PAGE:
Equivalence between FCC and ISDEC
In order to speed up the approval process in Canada, ISED accepts reports of compliance with U.S. Federal Communication Commission standards and vice versa.
However, in the event of deviations between ISED and FCC technical standards, further testing is required.
Unlike the European CE marking system, the North American market does not have a single marking/mark system which indicates that a product complies with the applicable safety regulations.
A certification mark may be mandatory or simply recommended depending on the nature of the product and where it is marketed.
In the US, over 400 standards agencies are involved in the standard-setting process, under the supervision of ANSI (American National Standards Institute): National Fire Protection Association (NFPA), American Society for Testing and Materials (ASTM), Underwriter Laboratories (UL), American Water Works Association (AWWA), Institute of Electrical and Electronics Engineers (IEEE), ...
Standards bodies are not government agencies, and the use of most of these standards is optional.
This context should be compared with that of the CE marking applicable in Europe, whose mechanisms are different.
A standard may become mandatory if cited by a federal, state, regional or municipal authority in the text of laws or regulations.
In the event of an accident causing injury (or worse) and/or material damages, the American justice system may engage the civil liability of those concerned and launch prosecutions for negligence.
Two major laws provide the legal framework for the electrical and electronic safety of products sold and/or used in the USA:
It creates the federal agencyCPSC (Consumer Product Safety Commission) which has authority over 15,000product categories.
Its main mission is to protect the consumer.
The federal regulations associated with the Act are numerous(Title 16 CFR parts 1101 to 1406).
The agency has the power to ban any product which is found to be dangerous.
It has the authority to recall products.
It is responsible for issuing public warnings.
The agency's hotline receives over 185,000 calls each year.
Its website allows consumers to report incidents (21 unique visits each year).
The CPSC has its own inspection capacities.
It can impose fines running into hundreds of thousands of dollars in cases where manufacturers or distributors are clearly aware of dangers inherent to their products.
The Occupational Safety and Health Act passed by the US Congress in 1970.
It created the federal agency OSHA (Occupational Safety and Health Administration) in 1971.
Its mission is to prevent injury, illness and death in the workplace.
Essentially, electrical safety requirements are formulated in the National Electric Code - NEC.
The NEC is not a law in itself, but compliance with it may be required by a state or local legislation that may add additional requirements.
In the 53 US states, Authorities Having Jurisdiction (AHJs) rely on the NEC as a minimum requirement when issuing operating permits and during periodic audits.
OSHA also delegates inspectors to verify NEC compliance at the workplace in 27 states and local OSHs for the remaining 26 states (participating in a similar OSHA supervised program) for just over 97,000 inspections in 2007.
In the event of non-compliance, a fine of up to US$70,000 may be imposed for each identified violation and the offending equipment may be prohibited from use until compliance is achieved.
To simplify the process of attesting a product's conformity, OSHA has developed the NRTL program to which 18 Certification Bodies (American and foreign) adhere.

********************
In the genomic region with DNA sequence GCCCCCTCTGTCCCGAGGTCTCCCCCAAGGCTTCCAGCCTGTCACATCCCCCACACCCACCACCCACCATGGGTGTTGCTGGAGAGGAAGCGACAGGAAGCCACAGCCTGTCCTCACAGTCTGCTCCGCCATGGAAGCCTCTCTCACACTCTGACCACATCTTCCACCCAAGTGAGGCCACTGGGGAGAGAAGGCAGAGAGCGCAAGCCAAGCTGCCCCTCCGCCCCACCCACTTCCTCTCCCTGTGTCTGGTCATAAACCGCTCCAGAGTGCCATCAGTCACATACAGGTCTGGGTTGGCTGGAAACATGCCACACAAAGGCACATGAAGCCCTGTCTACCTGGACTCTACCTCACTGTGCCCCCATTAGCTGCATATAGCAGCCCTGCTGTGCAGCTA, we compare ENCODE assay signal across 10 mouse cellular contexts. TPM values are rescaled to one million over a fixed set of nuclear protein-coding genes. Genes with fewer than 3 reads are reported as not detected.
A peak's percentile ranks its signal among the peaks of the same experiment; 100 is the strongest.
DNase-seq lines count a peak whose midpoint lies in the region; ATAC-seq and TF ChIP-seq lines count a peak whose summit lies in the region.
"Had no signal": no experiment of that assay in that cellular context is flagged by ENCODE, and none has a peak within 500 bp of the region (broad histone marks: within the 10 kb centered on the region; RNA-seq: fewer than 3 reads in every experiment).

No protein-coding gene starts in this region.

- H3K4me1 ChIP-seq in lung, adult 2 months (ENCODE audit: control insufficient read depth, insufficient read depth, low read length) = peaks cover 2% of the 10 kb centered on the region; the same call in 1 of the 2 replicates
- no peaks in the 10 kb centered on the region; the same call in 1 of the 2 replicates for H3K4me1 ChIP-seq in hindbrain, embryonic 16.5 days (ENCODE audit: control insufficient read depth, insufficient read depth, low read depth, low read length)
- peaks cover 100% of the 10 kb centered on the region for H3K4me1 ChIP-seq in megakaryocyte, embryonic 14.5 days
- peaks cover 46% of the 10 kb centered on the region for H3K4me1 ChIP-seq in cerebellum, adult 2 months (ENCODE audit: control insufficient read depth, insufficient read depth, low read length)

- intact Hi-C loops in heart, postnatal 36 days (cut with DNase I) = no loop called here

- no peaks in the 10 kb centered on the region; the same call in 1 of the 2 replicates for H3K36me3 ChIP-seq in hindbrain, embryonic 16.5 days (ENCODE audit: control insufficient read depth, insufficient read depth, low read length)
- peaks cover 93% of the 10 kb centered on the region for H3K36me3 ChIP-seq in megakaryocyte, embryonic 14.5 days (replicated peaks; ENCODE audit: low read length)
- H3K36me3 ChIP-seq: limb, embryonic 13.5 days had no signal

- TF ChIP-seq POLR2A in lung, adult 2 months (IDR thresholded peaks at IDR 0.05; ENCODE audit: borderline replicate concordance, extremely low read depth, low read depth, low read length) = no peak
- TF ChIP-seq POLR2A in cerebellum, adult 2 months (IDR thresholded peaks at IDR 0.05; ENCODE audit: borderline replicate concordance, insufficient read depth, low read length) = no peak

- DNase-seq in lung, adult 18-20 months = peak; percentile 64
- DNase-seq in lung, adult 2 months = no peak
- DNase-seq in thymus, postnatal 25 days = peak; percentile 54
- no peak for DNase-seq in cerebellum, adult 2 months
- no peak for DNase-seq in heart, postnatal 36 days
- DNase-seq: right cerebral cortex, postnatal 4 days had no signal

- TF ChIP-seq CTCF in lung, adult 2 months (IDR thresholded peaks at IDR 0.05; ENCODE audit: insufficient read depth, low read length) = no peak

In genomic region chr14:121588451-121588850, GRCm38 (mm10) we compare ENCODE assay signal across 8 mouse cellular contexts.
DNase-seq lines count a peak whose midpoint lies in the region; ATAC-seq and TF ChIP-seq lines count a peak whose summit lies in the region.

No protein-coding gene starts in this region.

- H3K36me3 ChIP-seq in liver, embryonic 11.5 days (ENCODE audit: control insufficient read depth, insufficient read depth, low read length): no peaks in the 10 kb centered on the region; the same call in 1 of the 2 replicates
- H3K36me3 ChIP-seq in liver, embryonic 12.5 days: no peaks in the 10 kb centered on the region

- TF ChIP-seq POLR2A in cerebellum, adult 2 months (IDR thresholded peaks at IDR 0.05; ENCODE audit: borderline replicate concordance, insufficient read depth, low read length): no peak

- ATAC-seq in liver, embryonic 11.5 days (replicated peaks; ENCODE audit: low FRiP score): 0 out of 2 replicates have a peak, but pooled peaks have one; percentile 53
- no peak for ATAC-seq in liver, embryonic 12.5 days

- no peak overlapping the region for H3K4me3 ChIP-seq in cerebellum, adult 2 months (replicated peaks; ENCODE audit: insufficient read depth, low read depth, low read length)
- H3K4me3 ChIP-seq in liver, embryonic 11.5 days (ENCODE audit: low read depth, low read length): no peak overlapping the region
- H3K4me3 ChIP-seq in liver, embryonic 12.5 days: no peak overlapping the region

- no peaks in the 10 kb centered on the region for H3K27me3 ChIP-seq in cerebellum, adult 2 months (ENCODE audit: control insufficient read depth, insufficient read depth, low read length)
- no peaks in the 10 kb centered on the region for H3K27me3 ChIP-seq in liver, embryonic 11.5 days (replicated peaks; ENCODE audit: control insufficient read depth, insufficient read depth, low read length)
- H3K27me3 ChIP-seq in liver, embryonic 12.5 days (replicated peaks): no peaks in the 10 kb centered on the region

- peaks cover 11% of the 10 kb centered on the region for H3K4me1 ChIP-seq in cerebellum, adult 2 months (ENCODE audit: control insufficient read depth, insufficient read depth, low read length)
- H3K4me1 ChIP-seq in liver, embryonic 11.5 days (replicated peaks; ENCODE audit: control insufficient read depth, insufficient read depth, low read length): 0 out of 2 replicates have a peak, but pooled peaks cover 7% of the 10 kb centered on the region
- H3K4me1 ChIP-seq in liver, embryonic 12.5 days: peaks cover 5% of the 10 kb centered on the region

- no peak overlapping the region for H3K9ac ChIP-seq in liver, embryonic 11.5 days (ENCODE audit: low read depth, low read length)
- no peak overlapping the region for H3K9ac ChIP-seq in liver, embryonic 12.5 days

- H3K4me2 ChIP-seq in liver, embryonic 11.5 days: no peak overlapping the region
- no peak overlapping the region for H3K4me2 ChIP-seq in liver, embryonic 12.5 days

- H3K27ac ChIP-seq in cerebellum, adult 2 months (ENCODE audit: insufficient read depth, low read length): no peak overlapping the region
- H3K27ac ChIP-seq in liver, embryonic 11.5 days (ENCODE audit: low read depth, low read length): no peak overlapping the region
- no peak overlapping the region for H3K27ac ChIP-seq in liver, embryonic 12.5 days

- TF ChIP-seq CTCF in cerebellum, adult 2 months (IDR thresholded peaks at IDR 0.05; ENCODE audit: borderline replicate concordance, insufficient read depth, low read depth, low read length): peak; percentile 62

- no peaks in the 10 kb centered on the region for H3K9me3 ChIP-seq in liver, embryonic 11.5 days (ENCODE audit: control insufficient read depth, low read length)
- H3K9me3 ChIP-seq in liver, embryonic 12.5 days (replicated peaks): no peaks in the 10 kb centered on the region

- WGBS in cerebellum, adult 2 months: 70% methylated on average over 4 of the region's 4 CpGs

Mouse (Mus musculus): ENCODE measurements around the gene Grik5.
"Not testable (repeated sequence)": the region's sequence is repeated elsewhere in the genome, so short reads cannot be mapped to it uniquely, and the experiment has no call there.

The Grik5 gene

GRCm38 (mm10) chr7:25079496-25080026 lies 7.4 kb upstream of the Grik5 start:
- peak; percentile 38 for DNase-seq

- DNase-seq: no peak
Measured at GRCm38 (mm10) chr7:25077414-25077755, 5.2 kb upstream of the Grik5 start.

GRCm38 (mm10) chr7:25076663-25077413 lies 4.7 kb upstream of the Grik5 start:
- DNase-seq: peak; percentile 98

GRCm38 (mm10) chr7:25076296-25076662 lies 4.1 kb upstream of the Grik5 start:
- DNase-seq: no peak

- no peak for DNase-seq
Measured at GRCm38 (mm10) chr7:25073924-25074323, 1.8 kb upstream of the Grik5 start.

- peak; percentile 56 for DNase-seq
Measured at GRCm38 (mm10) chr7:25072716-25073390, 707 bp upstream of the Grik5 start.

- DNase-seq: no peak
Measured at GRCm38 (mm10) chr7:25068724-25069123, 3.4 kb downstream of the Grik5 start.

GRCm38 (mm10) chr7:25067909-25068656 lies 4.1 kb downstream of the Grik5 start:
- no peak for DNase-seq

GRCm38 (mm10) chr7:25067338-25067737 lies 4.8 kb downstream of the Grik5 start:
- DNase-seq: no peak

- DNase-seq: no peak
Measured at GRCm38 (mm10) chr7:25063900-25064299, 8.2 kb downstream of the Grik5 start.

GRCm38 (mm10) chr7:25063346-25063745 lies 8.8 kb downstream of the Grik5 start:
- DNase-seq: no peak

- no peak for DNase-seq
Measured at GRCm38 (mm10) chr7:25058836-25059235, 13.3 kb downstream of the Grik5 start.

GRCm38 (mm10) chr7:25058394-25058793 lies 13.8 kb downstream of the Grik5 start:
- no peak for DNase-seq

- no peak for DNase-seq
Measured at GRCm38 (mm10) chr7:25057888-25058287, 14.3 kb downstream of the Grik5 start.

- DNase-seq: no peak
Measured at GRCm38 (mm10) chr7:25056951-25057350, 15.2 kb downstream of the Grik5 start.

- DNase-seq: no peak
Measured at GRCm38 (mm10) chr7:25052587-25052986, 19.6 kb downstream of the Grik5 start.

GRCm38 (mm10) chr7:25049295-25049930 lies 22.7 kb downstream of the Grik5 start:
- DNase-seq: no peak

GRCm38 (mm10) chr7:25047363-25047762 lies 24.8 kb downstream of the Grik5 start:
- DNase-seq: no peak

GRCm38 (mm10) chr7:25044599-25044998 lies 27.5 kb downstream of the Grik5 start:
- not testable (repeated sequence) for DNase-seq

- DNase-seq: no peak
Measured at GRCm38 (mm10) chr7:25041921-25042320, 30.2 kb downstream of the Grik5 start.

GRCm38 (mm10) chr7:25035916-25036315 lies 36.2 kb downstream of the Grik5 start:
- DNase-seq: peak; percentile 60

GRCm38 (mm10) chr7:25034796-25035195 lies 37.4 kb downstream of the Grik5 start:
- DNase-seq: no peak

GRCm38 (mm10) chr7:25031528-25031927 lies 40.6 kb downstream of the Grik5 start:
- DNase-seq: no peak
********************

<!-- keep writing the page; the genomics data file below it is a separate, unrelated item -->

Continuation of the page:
Its agencies follow the same rules and procedures.
The contribution of the NRTL programme should be seen in the context of a clarification provided by the NEC. In paragraph 90-7, it states that verification is not the responsibility of laboratories, but conversely, Listed products (certified under the NRTL programme) do not have to meet the requirements of the NEC since they meet the criteria of their product standard.
For any product intended for use in the workplace, the use of a certification mark is therefore the easiest procedure for meeting electrical safety requirements.
Three distinct procedures make it possible to certify the conformity of a product through a certification process:
As in the United States, anyone who creates a situation involving the endangering of a person (death, disability, etc.) or the loss of property incurs civil liability and can be sued for negligence, the use of a certification mark is generally recommended for equipment intended for consumers.
A distributor may also ask you to join a voluntary certification process to protect itself from possible legal action.
It should also be noted that within their jurisdictional authority, a certification mark may be made mandatory by a state or city (for example, the city of New York, the city and county of Los Angeles, and the states of Washington, Oregon and North Carolina).
The context of electrical safety requirements between Canadian and U.S. markets is similar in many respects. The possibility for each province and territory to add its own requirements to the Canadian equivalent of the American NEC, the CEC (Canadian Electrical Code or CE code) is certainly not foreign.
However, it should be noted that these two codes often have different approaches to the same aspects. For example, they give different specifications for the conductive grounding equipment and do not take the same approach to determining the minimum cable size and the permissible current.
These similarities and differences are found throughout the brands. A lower case "c" that accompanies the mark attests to the conformity of a product for purely Canadian requirements, a "us" for purely American requirements and double marking for the requirements envelope.
For most electrical and electronic equipment marketed in Canada, a certification mark is required.
We recommend addressing North American market security requirements through the CB scheme.